Now, we know that reading comprehension is tested on the LSAT, but apparently, once students complete the law school entrance exam, that skill goes right out the window. How do we know? Because law school graduates, who freely signed up for student loans as law students, are now trying to shirk their repayment responsibilities. They are the 99% (of people who sign on the dotted line and think nothing of it until it’s time to face the consequences).
All the documents these law school graduates signed and claimed to have read and understood prior to accepting their student loans — well, they had some words to say about bankruptcy. Important words. Here are some of them, pulled from my very own master promissory note:
We will discharge (forgive) your loan if: [y]our loan is discharged in bankruptcy. However, federal student loans are not automatically discharged if you file for bankruptcy. In order to have your loan discharged in bankruptcy, you must prove to the bankruptcy court that repaying the loan would cause undue hardship.
Aww, you think you’ve got an undue hardship, precious little snowflake? Well, think again….
Thomson Reuters News & Insight reports on the ruinous financial sob stories from some recent (and not-so recent) law school graduates:
When Diana Valle decided to intern at a bankruptcy firm during law school, she had no idea how useful the experience would prove – in her own case.
Shortly before graduating from the University of Maryland School of Law, the 26-year-old Valle, burdened with $150,000 in student debt and with no immediate job prospects, filed for Chapter 7 personal bankruptcy protection.
“I was really thinking it would be much easier to get a job,” said Valle, who now lives with her mother and recently landed legal contract work through a temp agency. “I knew it was bad, but I didn’t think it would be this bad.”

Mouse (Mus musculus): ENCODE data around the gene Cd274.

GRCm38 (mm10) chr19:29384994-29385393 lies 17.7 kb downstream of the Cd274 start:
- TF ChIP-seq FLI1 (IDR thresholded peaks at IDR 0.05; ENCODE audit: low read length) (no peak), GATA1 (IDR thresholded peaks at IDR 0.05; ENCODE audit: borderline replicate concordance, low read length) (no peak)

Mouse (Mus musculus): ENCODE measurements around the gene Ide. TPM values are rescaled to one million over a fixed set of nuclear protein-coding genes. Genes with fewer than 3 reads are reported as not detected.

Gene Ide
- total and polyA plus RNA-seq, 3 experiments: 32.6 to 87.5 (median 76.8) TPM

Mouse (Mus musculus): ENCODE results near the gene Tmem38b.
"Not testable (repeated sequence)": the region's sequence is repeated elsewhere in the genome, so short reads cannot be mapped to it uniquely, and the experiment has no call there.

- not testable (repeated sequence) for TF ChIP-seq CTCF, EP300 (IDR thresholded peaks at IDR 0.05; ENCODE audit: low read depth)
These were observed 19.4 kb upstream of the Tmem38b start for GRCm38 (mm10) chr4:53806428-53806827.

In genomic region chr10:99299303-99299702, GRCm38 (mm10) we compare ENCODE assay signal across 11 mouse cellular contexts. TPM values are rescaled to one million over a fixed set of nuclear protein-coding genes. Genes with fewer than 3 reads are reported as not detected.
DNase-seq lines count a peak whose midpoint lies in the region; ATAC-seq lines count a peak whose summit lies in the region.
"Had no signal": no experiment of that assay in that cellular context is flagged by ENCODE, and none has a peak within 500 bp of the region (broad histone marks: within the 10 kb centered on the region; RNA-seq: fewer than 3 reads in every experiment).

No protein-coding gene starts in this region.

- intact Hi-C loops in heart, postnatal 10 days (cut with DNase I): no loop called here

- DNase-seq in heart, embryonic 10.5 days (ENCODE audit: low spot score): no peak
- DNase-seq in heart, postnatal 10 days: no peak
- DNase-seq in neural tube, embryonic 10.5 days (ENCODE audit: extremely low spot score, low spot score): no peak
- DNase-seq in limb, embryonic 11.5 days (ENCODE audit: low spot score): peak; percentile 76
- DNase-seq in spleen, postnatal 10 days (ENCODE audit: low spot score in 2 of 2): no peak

Valle, who represented herself, found out the hard way that federal law prohibits courts from discharging student-loan debt except in cases where repayment would create a so-called “undue hardship” on the debtor – a difficult standard to meet.
We’ve mentioned repeatedly in these pages that it is practically impossible to discharge student loan debt through the bankruptcy process. In fact, it’s estimated that “at best,” only 50% of student loan debtors are successful in their undue hardship claims. With that kind of a forecast, it looks like these people will either have to find a way to pay up, or default.
Back in June 2011, our own Elie Mystal wrote a series of posts about how he defaulted on his student loans (which, for the record, is different from bankruptcy). He called it a “survivable” situation. He had a wedding to pay for, and for him, defaulting on his loans was the preferable route because he didn’t want to be an “indentured servant” for the rest of his life.
Like Elie, I, too, graduated from law school with six figures of student loan debt. Like Elie, I, too, am planning a wedding. And you know what? I’m an indentured servant to my debts, and I don’t really mind. I’m just doing what I signed up to do. And many other law school graduates are doing the exact same thing.
Sure, when these people did my IBR calculation, they forgot that I enjoy living indoors (albeit in the ghetto), but I’m making the most out of an otherwise awful situation. I’ve figured out how to live on a budget — and save money — all at the same time. Instead of having an angel on my shoulder, I just picture Project Runway’s Tim Gunn repeating his magical mantra: “Make it work!” That’s my “survivable” situation.
Have I ever thought about filing for bankruptcy? Hell no. It might be hard, but I’m accepting responsibility for my actions. I’m paying back what I owe — slowly but surely, with not a single missed payment. To the many, many law school graduates who are struggling to get by, but are choosing to follow through with your repayment obligations, know that you’re not alone.
We are the people you don’t hear about in the news. We’re not going out and protesting in the streets, but we’re here. We exist. How about you give us some publicity?
Law grads go to court – for bankruptcy protection [Thomson Reuters News & Insight]
In ‘Perfect Storm’ of Hard-to-Find Jobs and Stagnant Pay, Law Grads Can’t Escape Hefty Student Loans [ABA Journal]